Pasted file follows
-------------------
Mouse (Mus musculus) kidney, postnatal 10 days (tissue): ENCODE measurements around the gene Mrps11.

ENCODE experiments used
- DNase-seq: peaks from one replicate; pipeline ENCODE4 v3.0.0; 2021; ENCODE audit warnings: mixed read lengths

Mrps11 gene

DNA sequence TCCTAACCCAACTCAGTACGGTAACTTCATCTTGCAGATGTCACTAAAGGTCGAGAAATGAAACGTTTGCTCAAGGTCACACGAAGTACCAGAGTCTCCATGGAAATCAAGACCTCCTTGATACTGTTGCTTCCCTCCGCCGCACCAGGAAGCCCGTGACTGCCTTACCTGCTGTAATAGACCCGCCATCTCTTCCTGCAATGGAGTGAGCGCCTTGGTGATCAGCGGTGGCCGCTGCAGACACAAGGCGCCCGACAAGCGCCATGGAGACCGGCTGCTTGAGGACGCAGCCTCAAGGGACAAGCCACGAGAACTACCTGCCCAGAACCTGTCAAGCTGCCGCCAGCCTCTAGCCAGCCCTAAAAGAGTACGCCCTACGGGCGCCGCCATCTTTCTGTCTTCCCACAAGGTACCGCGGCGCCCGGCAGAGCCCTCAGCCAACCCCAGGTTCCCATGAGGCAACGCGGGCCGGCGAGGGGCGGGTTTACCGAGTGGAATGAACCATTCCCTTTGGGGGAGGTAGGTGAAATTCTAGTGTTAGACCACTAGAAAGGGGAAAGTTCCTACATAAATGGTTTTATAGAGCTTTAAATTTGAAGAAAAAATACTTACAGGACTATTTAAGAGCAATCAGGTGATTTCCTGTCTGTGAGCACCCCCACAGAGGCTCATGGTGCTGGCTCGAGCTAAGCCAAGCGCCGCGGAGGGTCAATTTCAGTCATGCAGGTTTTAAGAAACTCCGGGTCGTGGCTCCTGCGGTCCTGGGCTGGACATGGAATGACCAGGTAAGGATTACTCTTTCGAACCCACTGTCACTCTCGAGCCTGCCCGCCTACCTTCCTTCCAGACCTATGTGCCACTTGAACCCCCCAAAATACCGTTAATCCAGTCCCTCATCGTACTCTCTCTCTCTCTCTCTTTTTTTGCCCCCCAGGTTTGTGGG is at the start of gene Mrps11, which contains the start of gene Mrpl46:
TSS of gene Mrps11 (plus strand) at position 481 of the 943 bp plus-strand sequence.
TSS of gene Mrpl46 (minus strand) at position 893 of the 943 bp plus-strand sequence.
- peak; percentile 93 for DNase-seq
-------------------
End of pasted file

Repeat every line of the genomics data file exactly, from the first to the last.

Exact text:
Mouse (Mus musculus) kidney, postnatal 10 days (tissue): ENCODE measurements around the gene Mrps11.

ENCODE experiments used
- DNase-seq: peaks from one replicate; pipeline ENCODE4 v3.0.0; 2021; ENCODE audit warnings: mixed read lengths

Mrps11 gene

DNA sequence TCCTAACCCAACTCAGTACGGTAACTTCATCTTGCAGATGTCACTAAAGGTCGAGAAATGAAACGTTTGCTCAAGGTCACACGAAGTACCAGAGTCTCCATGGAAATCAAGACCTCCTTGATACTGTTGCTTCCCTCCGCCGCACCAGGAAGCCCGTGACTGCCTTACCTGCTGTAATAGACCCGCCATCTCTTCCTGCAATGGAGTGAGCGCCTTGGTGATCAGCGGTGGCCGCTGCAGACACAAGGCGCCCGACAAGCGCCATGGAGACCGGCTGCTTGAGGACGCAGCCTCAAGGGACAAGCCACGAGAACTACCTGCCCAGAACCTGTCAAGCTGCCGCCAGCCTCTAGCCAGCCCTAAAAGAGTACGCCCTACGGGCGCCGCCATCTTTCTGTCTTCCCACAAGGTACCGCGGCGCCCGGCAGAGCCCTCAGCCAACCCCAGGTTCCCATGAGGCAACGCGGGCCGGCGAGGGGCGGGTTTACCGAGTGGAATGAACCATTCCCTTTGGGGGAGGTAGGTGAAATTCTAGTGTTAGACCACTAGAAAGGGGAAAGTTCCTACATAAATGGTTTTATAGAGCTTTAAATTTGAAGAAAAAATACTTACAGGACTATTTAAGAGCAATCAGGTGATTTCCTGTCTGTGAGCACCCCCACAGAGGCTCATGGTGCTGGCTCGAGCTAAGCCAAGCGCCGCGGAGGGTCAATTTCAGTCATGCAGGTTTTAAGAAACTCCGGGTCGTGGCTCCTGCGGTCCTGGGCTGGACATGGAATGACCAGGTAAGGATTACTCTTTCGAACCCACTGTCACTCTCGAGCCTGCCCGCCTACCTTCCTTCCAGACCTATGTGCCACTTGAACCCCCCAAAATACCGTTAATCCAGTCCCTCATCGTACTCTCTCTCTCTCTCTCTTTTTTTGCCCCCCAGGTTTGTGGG is at the start of gene Mrps11, which contains the start of gene Mrpl46:
TSS of gene Mrps11 (plus strand) at position 481 of the 943 bp plus-strand sequence.
TSS of gene Mrpl46 (minus strand) at position 893 of the 943 bp plus-strand sequence.
- peak; percentile 93 for DNase-seq